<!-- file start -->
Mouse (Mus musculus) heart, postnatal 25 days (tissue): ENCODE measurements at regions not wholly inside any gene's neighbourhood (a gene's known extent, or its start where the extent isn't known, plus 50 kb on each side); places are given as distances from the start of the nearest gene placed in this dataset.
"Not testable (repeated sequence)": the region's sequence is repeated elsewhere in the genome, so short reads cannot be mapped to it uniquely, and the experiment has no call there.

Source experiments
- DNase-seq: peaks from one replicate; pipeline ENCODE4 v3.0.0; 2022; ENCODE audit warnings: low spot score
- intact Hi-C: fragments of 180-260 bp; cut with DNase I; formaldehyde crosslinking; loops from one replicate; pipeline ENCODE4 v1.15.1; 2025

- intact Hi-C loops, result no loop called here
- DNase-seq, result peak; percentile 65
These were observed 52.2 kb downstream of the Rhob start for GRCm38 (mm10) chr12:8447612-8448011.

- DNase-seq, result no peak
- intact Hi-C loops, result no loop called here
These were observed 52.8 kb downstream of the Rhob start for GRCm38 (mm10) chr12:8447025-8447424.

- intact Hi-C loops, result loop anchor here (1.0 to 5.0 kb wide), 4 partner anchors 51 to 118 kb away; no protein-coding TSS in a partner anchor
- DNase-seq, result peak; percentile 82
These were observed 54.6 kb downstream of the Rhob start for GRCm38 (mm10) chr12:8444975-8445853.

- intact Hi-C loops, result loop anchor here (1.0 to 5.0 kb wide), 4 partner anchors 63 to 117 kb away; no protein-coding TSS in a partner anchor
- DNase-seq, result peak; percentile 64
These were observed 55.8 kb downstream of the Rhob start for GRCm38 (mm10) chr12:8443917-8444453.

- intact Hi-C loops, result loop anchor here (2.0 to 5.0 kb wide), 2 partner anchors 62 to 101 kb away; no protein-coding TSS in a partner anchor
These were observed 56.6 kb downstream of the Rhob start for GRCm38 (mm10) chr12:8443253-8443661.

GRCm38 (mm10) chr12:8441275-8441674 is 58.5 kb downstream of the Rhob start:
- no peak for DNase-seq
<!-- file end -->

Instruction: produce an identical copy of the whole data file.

Mouse (Mus musculus) heart, postnatal 25 days (tissue): ENCODE measurements at regions not wholly inside any gene's neighbourhood (a gene's known extent, or its start where the extent isn't known, plus 50 kb on each side); places are given as distances from the start of the nearest gene placed in this dataset.
"Not testable (repeated sequence)": the region's sequence is repeated elsewhere in the genome, so short reads cannot be mapped to it uniquely, and the experiment has no call there.

Source experiments
- DNase-seq: peaks from one replicate; pipeline ENCODE4 v3.0.0; 2022; ENCODE audit warnings: low spot score
- intact Hi-C: fragments of 180-260 bp; cut with DNase I; formaldehyde crosslinking; loops from one replicate; pipeline ENCODE4 v1.15.1; 2025

- intact Hi-C loops, result no loop called here
- DNase-seq, result peak; percentile 65
These were observed 52.2 kb downstream of the Rhob start for GRCm38 (mm10) chr12:8447612-8448011.

- DNase-seq, result no peak
- intact Hi-C loops, result no loop called here
These were observed 52.8 kb downstream of the Rhob start for GRCm38 (mm10) chr12:8447025-8447424.

- intact Hi-C loops, result loop anchor here (1.0 to 5.0 kb wide), 4 partner anchors 51 to 118 kb away; no protein-coding TSS in a partner anchor
- DNase-seq, result peak; percentile 82
These were observed 54.6 kb downstream of the Rhob start for GRCm38 (mm10) chr12:8444975-8445853.

- intact Hi-C loops, result loop anchor here (1.0 to 5.0 kb wide), 4 partner anchors 63 to 117 kb away; no protein-coding TSS in a partner anchor
- DNase-seq, result peak; percentile 64
These were observed 55.8 kb downstream of the Rhob start for GRCm38 (mm10) chr12:8443917-8444453.

- intact Hi-C loops, result loop anchor here (2.0 to 5.0 kb wide), 2 partner anchors 62 to 101 kb away; no protein-coding TSS in a partner anchor
These were observed 56.6 kb downstream of the Rhob start for GRCm38 (mm10) chr12:8443253-8443661.

GRCm38 (mm10) chr12:8441275-8441674 is 58.5 kb downstream of the Rhob start:
- no peak for DNase-seq